The other main variable rate product is known as a tracker. Trackers have become very popular in recent years. Here, the mortgage rate is contractually linked to a major interest rate, usually the Bank of England’s Bank Rate. For example, the Tracker Rate could be Bank Rate plus 1%. So when Bank Rate moves up and down, then so does the Tracker Rate by the same amount.
Variable rate mortgage products, be they SVRs or trackers, are good for borrowers when Bank Rate is falling. By contrast, they are not good for borrowers when Bank Rate rises, since the mortgage rate will rise, thereby increasing the monthly cost of the mortgage to the borrower.
So there’s plenty to think about when choosing a mortgage product and, specifically, its interest rate characteristics. Let’s finish with a summary of the key features of fixed, SVR, and tracker mortgages.
End transcript: Video 1 Understanding mortgages
Video 1 Understanding mortgages
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Activity 3 Fixed-rate mortgages: benefits and risks

Timing: Allow approximately 5 minutes

What are the pros and cons of fixed-rate mortgages?

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Fixed-rate mortgages provide certainty about your monthly mortgage payments as these will not rise during the fixed-rate term. They are a sensible choice for households on tight budgets with only a limited capacity to afford an increase in the costs of a mortgage, or for those who simply prefer certainty about what their mortgage will cost.

Note that these fixed-rate products are commonly for 2 to 5 year terms, with a limited market for 10 year fixed-rate terms. Fixed-rate terms for longer periods have never caught on in the UK. So the likelihood is that any fixed-rate deal will only cover the first part of your mortgage term, and not the full term, unless you’re in the final years of a mortgage and remortgaging for the last time.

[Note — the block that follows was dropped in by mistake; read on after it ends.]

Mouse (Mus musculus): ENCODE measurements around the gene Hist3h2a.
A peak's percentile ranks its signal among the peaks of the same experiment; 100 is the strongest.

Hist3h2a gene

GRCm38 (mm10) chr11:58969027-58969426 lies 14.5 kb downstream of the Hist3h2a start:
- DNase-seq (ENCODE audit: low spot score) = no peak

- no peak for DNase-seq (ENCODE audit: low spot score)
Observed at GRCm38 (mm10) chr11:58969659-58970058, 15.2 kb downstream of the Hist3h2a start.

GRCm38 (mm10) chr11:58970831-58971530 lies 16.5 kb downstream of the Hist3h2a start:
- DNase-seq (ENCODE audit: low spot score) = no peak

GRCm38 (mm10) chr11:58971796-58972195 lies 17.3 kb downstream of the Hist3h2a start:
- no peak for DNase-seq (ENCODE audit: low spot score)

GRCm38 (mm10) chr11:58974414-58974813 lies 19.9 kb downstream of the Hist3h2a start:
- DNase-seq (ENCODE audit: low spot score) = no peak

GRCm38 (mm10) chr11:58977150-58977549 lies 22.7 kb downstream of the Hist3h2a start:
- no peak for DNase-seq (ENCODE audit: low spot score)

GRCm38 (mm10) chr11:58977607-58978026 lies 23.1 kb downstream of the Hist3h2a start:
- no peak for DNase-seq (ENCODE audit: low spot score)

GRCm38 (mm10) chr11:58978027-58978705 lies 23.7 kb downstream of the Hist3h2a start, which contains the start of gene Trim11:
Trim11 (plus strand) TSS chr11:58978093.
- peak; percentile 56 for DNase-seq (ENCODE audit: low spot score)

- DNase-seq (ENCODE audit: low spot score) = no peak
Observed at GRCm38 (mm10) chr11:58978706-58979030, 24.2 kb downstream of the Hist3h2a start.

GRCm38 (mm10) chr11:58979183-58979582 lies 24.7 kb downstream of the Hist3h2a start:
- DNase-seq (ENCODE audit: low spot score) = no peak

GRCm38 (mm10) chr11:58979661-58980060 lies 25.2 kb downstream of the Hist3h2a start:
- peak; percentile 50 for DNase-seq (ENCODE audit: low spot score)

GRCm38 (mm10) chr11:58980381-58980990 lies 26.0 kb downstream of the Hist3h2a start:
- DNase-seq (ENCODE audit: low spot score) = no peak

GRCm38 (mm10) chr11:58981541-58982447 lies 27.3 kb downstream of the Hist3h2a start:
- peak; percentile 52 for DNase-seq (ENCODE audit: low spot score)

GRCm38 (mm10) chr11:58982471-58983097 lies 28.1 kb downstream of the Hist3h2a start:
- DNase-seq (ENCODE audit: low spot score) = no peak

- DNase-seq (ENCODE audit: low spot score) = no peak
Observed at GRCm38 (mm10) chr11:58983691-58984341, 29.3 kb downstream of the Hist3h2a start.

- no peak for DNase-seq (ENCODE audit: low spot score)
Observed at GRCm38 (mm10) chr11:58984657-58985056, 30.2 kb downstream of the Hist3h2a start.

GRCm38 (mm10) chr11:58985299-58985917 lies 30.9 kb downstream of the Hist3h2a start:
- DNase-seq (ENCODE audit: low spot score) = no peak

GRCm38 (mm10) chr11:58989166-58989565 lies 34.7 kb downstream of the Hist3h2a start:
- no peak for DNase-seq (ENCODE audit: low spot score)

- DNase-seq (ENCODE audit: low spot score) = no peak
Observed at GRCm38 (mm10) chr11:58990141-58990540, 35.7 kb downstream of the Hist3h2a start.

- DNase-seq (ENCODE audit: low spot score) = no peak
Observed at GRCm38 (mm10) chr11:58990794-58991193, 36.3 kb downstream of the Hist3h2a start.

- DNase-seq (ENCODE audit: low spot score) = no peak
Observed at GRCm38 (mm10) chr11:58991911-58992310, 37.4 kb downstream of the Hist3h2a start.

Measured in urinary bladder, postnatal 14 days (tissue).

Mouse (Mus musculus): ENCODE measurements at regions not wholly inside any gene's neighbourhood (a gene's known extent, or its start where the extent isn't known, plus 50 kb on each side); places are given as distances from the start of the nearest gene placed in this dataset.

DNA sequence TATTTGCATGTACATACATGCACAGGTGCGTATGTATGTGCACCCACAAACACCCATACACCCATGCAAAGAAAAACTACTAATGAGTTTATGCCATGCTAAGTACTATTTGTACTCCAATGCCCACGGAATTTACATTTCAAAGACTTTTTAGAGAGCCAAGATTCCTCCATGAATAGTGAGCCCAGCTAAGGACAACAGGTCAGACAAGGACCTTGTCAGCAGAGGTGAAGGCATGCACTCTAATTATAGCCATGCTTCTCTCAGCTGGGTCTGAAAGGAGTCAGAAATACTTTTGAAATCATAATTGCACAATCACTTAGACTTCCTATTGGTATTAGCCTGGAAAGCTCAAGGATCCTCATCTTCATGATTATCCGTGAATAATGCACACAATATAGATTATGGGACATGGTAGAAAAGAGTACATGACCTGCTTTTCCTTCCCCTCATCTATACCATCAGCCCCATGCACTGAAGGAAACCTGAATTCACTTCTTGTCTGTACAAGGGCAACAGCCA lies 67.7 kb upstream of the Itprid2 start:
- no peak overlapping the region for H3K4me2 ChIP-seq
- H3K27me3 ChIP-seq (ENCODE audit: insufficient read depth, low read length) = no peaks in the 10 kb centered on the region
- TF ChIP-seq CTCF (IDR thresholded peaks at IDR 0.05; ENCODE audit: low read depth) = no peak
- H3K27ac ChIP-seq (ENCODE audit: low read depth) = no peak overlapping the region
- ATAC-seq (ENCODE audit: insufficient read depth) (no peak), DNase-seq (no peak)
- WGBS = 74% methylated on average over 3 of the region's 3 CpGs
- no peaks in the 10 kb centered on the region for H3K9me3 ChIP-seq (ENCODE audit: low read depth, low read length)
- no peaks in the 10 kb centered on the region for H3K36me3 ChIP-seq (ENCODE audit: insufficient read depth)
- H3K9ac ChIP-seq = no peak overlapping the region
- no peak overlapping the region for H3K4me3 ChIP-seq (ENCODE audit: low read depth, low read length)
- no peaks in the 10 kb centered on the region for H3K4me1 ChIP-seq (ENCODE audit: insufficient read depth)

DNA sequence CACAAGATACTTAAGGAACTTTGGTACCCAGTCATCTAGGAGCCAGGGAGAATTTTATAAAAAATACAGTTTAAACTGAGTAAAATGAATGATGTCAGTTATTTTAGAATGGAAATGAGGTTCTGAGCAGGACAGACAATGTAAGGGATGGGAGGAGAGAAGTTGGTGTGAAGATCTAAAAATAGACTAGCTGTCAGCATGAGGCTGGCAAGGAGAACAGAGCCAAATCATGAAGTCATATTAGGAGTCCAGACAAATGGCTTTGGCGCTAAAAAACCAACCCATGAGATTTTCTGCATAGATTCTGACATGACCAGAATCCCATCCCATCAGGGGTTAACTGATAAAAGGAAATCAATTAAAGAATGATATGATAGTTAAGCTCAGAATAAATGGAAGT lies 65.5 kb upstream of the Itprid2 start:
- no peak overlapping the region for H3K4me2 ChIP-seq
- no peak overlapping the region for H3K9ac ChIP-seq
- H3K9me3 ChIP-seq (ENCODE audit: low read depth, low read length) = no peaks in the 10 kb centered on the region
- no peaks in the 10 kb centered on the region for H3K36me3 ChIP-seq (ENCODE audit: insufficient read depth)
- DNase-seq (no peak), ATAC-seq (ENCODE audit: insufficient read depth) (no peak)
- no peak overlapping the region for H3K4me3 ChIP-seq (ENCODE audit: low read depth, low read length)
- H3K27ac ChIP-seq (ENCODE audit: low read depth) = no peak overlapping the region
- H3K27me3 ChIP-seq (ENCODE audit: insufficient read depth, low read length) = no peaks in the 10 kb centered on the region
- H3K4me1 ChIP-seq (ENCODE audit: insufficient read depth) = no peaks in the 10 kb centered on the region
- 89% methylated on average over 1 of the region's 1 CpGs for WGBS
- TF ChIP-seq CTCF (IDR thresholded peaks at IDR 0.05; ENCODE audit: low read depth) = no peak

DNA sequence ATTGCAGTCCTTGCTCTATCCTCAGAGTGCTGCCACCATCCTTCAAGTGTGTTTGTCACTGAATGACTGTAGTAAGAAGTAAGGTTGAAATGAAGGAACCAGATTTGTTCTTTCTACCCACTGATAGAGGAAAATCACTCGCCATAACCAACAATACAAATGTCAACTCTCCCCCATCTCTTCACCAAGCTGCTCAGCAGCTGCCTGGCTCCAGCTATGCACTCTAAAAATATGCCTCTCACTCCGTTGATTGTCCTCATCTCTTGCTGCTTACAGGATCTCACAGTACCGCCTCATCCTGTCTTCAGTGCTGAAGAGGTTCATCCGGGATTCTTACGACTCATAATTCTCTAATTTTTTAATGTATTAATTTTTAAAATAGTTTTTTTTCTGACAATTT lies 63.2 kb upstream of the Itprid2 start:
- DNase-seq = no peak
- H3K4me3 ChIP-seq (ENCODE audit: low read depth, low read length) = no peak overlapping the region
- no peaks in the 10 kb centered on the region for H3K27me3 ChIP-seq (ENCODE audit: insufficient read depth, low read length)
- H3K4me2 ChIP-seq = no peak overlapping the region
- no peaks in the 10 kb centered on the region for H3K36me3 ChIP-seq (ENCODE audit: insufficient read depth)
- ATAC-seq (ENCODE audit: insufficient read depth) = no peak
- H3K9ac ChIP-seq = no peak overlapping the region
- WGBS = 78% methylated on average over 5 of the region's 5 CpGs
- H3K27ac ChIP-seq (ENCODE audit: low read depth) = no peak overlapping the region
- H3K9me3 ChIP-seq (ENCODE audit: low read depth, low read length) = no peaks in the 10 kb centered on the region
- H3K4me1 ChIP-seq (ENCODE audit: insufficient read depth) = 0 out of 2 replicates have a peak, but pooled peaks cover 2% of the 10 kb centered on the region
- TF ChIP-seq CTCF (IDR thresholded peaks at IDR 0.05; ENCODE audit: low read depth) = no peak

Fixed-rate mortgages often come with the cost of an upfront ‘arrangement’ fee. Those on fixed-rate mortgages do not benefit from falling interest rates. Also, usually you will have to pay an early repayment charge if you repay the mortgage before the end of its fixed-rate term. At the end of the fixed-rate term the mortgage will normally revert to the lender’s standard variable rate unless action is taken to move to an alternative mortgage product.

What are the pros and cons of variable rate mortgages (including ‘trackers’)?

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Variable rate mortgages will move up or down as interest rates in the economy alter – specifically when the Bank of England moves its ‘Bank Rate’. Those with these mortgages benefit when interest rates fall and lose out when rates rise. This lack of certainty can cause problems with household budgets. On the other hand, arrangement fees are less common and there are normally no prepayment fees if you repay your mortgage early.

OK, it’s time for a short quiz to check how much you have learned so far. The section after that will look at the other options which may be available to you to customise your mortgage product.